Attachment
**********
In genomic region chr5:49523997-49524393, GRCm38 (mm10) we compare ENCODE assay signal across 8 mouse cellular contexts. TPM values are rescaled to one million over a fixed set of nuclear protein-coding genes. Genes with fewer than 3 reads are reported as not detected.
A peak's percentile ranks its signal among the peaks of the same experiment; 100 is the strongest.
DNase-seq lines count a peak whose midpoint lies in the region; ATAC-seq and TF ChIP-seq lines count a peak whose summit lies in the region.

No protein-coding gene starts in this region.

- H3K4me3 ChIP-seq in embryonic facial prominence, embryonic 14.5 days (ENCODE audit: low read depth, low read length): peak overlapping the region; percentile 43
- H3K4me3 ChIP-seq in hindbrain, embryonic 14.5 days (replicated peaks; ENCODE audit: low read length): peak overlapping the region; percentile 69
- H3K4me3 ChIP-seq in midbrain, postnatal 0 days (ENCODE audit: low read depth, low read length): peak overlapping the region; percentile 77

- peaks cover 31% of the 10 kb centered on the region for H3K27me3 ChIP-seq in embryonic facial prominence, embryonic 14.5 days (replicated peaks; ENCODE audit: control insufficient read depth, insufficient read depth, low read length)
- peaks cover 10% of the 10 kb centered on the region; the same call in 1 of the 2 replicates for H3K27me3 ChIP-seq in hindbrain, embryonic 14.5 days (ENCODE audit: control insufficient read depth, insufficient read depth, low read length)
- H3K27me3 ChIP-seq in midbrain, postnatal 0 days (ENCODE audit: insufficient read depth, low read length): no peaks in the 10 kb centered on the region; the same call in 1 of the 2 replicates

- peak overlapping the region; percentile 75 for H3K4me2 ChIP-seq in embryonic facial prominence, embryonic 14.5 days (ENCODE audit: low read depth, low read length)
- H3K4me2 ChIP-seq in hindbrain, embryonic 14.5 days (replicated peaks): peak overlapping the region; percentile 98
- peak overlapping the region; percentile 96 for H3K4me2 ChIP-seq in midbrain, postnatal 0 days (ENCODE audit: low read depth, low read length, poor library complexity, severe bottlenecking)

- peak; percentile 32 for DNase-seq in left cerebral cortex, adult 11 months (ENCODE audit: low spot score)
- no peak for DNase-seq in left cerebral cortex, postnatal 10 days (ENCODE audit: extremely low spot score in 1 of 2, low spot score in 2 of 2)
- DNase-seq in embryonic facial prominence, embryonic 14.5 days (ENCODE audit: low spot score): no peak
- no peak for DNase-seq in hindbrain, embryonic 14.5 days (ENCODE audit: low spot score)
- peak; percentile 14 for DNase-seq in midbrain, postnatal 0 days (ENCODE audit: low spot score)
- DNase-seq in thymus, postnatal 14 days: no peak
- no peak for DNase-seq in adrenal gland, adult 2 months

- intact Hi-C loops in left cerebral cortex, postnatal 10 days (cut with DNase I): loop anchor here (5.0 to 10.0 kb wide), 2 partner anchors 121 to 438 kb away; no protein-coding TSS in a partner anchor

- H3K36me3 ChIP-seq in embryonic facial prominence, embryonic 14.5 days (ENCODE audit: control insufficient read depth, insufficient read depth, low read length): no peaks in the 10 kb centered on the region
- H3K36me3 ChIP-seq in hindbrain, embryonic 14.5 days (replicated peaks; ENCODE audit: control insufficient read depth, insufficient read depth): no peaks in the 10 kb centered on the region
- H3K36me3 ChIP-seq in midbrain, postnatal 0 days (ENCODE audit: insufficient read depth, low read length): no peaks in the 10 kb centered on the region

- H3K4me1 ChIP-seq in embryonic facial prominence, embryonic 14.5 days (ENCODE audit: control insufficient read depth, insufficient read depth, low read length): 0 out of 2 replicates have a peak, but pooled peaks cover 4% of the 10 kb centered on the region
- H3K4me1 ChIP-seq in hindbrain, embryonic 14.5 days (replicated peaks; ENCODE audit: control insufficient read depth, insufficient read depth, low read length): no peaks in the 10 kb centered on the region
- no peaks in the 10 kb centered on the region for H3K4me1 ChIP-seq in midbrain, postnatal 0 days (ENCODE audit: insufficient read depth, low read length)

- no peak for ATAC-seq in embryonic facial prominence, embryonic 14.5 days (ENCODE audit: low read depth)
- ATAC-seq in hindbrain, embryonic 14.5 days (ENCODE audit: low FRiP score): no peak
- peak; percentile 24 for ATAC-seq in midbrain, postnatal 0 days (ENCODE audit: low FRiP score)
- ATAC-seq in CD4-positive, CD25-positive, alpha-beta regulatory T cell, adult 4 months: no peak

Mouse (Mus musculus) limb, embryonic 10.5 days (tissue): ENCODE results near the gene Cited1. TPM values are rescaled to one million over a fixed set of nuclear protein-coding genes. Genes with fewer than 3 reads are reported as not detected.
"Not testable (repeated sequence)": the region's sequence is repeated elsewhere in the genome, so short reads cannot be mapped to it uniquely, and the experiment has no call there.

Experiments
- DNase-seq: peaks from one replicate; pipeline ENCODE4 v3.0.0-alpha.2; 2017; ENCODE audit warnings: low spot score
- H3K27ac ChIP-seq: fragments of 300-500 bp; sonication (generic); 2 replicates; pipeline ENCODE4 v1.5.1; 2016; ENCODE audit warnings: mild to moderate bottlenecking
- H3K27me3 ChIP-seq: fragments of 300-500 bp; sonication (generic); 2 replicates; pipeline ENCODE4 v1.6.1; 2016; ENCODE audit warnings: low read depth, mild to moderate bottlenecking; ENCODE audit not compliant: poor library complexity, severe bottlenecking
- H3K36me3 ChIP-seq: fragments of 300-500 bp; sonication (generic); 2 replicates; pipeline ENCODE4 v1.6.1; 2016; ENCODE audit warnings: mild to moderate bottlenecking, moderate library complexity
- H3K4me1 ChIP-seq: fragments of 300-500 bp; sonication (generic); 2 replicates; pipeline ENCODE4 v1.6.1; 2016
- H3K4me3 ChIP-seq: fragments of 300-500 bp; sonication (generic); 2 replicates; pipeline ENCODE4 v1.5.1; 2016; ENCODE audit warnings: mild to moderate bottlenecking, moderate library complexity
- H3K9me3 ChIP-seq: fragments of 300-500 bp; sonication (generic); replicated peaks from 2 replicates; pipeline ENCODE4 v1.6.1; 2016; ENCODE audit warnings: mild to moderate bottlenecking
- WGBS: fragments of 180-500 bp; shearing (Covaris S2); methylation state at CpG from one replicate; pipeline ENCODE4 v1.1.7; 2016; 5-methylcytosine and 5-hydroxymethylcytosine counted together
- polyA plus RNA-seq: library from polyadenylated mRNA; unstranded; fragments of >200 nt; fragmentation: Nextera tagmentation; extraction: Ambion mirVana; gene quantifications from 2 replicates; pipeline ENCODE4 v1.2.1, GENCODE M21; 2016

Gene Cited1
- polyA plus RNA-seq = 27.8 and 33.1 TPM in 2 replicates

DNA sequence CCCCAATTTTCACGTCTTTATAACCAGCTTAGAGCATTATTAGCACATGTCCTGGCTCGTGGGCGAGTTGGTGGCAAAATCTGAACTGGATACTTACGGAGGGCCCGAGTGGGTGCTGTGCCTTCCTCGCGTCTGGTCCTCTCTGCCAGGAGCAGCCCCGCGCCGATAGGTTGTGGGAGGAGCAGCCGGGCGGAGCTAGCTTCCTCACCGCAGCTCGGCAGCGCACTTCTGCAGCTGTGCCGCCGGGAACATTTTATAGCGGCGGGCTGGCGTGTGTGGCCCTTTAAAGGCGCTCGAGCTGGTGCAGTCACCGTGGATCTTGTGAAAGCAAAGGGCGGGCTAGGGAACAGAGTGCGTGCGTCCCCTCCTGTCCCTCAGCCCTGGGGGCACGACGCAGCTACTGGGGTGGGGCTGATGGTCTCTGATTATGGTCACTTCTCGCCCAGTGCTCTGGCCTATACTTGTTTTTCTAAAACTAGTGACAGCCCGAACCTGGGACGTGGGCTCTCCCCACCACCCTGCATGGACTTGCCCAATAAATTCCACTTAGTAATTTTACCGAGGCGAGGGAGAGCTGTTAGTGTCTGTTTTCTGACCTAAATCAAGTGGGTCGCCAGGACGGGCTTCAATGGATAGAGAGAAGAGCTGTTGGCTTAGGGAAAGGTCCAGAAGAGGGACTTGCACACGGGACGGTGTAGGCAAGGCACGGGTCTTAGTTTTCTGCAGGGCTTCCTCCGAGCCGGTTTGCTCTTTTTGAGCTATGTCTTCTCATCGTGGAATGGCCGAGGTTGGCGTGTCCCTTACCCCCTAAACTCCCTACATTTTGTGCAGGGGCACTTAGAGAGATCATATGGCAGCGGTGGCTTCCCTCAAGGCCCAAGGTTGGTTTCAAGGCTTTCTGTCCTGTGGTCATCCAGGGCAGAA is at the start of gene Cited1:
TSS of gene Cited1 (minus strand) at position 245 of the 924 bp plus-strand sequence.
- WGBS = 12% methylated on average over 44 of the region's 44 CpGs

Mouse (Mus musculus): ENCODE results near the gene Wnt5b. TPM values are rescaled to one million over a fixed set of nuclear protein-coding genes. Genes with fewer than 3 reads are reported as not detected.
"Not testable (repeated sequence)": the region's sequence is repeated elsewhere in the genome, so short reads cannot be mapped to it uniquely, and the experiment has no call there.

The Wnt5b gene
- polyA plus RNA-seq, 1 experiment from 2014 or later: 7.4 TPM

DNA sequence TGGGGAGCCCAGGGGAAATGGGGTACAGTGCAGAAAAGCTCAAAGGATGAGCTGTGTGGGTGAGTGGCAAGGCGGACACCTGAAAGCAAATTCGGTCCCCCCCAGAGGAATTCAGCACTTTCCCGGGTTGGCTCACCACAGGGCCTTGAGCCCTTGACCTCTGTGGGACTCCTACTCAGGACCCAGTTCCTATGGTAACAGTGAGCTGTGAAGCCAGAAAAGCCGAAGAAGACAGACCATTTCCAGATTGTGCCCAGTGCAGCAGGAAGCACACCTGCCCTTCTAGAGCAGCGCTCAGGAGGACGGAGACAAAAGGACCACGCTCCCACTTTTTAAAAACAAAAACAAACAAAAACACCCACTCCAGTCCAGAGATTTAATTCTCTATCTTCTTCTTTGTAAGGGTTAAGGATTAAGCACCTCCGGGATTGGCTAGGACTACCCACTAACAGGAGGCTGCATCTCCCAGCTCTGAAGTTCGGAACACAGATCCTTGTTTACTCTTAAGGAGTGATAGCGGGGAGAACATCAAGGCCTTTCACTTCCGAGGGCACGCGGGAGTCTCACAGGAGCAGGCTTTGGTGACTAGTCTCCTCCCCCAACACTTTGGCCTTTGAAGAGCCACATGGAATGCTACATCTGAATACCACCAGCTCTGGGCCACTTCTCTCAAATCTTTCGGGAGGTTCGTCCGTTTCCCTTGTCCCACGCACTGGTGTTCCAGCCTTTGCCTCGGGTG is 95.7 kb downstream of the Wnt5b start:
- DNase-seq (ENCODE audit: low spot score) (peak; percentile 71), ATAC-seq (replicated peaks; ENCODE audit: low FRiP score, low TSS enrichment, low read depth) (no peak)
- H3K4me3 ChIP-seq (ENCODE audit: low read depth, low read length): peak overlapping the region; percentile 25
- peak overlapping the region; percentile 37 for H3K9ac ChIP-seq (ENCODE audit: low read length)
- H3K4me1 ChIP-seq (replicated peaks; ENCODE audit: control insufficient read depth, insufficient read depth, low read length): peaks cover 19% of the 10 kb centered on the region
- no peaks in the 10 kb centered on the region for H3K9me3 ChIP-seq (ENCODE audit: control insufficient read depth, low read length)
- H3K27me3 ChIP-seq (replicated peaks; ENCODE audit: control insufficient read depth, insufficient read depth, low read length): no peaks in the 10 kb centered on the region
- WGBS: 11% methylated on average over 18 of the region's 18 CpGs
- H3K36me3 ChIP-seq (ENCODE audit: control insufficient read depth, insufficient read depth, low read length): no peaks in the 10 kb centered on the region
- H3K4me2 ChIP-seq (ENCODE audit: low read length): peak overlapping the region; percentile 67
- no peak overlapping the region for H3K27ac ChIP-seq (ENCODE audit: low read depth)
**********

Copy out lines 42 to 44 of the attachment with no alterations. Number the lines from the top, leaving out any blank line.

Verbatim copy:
- WGBS: fragments of 180-500 bp; shearing (Covaris S2); methylation state at CpG from one replicate; pipeline ENCODE4 v1.1.7; 2016; 5-methylcytosine and 5-hydroxymethylcytosine counted together
- polyA plus RNA-seq: library from polyadenylated mRNA; unstranded; fragments of >200 nt; fragmentation: Nextera tagmentation; extraction: Ambion mirVana; gene quantifications from 2 replicates; pipeline ENCODE4 v1.2.1, GENCODE M21; 2016

Gene Cited1